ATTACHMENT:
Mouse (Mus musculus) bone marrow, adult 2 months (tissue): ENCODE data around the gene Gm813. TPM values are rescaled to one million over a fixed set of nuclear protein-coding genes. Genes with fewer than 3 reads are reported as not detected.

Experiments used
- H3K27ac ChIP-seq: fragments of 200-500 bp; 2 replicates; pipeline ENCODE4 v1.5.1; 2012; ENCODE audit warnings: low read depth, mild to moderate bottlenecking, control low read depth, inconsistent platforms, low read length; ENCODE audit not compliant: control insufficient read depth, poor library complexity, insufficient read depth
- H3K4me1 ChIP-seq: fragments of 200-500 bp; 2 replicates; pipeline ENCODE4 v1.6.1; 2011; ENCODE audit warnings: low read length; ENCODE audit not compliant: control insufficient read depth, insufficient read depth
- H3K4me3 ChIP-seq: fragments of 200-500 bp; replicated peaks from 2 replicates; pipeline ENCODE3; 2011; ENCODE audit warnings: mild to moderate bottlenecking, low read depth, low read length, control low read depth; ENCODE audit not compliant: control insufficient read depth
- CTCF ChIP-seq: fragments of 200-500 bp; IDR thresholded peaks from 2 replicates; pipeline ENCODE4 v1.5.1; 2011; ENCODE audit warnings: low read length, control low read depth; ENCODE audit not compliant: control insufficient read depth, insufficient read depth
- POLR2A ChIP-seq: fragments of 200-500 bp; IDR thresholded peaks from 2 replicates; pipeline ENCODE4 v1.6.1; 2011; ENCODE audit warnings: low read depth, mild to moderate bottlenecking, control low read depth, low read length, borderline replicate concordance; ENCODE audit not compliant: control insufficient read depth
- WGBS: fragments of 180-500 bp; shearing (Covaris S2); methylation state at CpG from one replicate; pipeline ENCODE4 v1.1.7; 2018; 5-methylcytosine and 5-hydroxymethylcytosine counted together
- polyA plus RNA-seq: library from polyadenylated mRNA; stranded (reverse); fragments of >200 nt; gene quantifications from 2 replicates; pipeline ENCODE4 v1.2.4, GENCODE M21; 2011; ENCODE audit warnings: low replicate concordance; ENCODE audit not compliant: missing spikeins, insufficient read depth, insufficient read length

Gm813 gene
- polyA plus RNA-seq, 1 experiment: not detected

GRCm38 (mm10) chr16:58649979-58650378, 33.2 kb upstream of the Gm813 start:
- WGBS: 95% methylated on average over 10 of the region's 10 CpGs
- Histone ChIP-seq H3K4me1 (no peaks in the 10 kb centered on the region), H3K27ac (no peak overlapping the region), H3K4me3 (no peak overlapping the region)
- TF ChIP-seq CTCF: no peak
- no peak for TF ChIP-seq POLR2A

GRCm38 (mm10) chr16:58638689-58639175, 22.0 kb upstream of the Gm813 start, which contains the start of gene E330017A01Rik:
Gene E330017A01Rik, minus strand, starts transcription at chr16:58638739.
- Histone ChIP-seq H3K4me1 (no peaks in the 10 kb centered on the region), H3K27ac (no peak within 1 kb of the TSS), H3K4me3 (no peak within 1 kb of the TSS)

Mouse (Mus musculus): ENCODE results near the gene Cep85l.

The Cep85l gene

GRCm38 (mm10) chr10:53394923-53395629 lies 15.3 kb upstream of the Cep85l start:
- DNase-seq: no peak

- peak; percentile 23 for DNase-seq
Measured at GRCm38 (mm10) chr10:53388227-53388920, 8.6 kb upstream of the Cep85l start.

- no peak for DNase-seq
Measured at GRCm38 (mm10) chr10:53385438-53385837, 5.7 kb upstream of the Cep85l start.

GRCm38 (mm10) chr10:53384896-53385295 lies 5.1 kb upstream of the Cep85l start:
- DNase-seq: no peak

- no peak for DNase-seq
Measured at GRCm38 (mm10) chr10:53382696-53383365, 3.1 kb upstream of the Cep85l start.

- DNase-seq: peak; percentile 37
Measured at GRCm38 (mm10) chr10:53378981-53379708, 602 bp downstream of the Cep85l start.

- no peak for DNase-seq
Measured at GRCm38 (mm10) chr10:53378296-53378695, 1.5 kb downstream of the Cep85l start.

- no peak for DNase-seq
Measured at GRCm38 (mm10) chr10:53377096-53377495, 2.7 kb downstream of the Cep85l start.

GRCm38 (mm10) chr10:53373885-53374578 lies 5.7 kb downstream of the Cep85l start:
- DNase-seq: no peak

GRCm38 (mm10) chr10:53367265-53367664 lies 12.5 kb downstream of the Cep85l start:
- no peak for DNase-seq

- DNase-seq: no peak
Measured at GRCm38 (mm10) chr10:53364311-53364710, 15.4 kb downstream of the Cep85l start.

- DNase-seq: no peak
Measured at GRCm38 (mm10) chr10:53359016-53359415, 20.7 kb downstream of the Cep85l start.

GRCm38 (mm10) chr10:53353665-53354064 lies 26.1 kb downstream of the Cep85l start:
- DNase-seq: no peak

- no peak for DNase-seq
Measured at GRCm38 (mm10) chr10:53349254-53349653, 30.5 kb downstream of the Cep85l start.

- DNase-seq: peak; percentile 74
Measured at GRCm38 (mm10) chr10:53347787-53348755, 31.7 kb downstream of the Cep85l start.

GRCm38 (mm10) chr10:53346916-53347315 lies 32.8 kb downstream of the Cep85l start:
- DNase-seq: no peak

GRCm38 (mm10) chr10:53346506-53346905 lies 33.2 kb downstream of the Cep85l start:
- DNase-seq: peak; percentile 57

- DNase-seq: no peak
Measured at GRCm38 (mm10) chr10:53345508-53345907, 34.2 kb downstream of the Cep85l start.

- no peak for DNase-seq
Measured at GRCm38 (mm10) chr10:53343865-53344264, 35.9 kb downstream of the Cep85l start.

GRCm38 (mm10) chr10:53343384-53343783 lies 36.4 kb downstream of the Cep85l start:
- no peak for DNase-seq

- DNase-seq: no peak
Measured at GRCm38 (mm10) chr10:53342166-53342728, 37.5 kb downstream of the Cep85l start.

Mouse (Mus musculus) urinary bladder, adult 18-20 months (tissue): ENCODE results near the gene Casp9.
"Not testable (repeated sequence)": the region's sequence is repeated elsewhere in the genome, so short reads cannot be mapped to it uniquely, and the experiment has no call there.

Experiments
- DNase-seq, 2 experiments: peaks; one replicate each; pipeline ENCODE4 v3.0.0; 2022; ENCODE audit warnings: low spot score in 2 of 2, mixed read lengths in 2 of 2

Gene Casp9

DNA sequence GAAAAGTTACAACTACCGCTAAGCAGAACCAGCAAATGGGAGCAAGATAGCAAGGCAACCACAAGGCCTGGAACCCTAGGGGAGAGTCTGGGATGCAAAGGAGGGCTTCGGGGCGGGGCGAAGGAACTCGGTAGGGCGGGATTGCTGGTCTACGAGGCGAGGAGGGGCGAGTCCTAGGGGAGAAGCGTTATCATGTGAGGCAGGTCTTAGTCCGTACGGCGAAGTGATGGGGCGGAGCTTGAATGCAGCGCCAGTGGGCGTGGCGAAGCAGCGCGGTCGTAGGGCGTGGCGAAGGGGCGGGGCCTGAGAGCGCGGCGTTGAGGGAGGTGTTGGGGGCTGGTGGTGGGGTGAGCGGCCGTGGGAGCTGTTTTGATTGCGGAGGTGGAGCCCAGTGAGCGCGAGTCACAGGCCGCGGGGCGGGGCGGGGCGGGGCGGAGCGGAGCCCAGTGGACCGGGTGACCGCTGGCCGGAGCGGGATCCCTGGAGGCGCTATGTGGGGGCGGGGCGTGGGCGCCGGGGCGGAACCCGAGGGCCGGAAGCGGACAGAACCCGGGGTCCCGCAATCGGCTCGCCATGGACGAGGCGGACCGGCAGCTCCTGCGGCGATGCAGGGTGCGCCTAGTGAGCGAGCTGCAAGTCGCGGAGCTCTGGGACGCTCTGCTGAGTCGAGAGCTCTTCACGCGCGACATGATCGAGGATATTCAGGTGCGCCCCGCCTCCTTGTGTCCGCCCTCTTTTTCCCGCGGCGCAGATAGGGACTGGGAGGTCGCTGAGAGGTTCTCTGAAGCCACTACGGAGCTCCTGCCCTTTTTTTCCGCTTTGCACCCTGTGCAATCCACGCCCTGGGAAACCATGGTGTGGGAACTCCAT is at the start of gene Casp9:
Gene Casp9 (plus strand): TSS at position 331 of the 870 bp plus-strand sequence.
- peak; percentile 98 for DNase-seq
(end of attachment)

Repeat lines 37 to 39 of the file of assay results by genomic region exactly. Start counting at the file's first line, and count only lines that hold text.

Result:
Measured at GRCm38 (mm10) chr10:53377096-53377495, 2.7 kb downstream of the Cep85l start.

GRCm38 (mm10) chr10:53373885-53374578 lies 5.7 kb downstream of the Cep85l start:
- DNase-seq: no peak